Tribune News Service
New Delhi, February 19
Advocating a balance between right to privacy, freedom of speech and sovereignty and integrity of India, the Delhi High Court on Friday asked the Delhi Police to abide by their affidavit that they won’t leak personal information about activist Disha Ravi, who was arrested from Bengaluru in the Toolkit case last week.
Acting on Ravi’s petition seeking to restrain the Delhi Police and the media from leaking to the media any probe material in relation to the FIR lodged against her, a Bench of Justice Pratibha M Singh said certain media coverage of the investigation indicated “sensationalism and prejudicial reporting” of the case.
“Media shall ensure that telecasts are from verified and authentic sources. Editorial teams should ensure that such broadcasts have verified content. Channel editors to ensure proper editorial control so that investigation is not hampered,” Justice Singh said while posting the matter for further hearing in March.
The high court also asked the 22-year-old climate activist—who was sent to three-day judicial custody by a Delhi court on expiry of her five-day police remand—to ensure that people connected to her didn’t indulge in unnecessary or scandalising messages and the parties didn’t go on a maligning course during the investigation.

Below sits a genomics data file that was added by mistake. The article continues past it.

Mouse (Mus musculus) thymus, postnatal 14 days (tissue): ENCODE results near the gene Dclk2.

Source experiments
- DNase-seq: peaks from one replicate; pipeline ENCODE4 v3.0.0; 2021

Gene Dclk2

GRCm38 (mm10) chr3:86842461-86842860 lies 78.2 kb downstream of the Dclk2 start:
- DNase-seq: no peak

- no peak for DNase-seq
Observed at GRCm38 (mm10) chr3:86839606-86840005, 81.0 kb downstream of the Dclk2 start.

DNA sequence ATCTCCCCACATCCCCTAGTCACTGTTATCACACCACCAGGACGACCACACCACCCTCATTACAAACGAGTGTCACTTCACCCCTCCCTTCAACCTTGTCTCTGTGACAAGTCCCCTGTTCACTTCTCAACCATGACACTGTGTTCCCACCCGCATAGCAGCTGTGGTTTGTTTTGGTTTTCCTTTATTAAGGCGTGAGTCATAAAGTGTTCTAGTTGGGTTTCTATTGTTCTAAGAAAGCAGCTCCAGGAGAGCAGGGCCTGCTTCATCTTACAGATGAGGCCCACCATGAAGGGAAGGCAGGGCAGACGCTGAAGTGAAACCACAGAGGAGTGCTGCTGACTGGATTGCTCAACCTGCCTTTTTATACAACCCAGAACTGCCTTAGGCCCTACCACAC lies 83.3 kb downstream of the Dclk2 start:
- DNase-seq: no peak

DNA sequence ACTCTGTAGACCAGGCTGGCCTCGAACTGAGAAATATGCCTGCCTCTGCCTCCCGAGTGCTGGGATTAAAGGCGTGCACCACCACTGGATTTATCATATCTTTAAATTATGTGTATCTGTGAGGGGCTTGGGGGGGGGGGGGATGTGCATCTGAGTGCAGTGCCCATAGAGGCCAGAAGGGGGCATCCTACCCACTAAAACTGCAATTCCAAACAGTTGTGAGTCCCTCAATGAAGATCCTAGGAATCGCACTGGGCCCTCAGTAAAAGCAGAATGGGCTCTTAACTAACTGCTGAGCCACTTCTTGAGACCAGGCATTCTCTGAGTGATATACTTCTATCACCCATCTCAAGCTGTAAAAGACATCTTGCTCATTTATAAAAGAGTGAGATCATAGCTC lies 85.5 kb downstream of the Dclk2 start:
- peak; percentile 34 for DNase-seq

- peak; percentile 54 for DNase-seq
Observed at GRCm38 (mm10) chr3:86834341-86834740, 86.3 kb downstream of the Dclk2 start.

On behalf of Ravi, senior advocate Akhil Sibal wanted the court to order certain TV channels to take down reports having reference to the “so-called WhatsApp conversations” from their online platforms and restrain them from disseminating any information of the probe which was not part of public record.
However, the court refused to order removal of any such content at this stage with regard to the probe into the FIR against Ravi for her alleged involvement in sharing a toolkit backing farmers” protest.
“There is no doubt that regulation of content has been a very contested issue across the world and India is no exception to it,” the high court noted.
The high court asked media houses to ensure that no leaked investigation material was broadcast as it could affect the probe. It also directed the Delhi Police to abide by their affidavit that they had not leaked nor did they intend to leak any probe details to the media.
Noting that journalists can’t be asked to reveal sources, it said they needed to ensure verifiable, authentic sources were used.
The police would be entitled to hold press briefings in accordance with the law and their 2010 office memorandum with regard to media coverage of cases, it said.
In their affidavit, the Delhi Police denied Ravi’s allegations and asserted that they had not leaked any input with the media. On behalf of the Delhi Police, Additional Solicitor General SV Raju said, “Her phone was seized on February 13, she could have leaked it herself from between February 3 and 13 while her phone was with her.”
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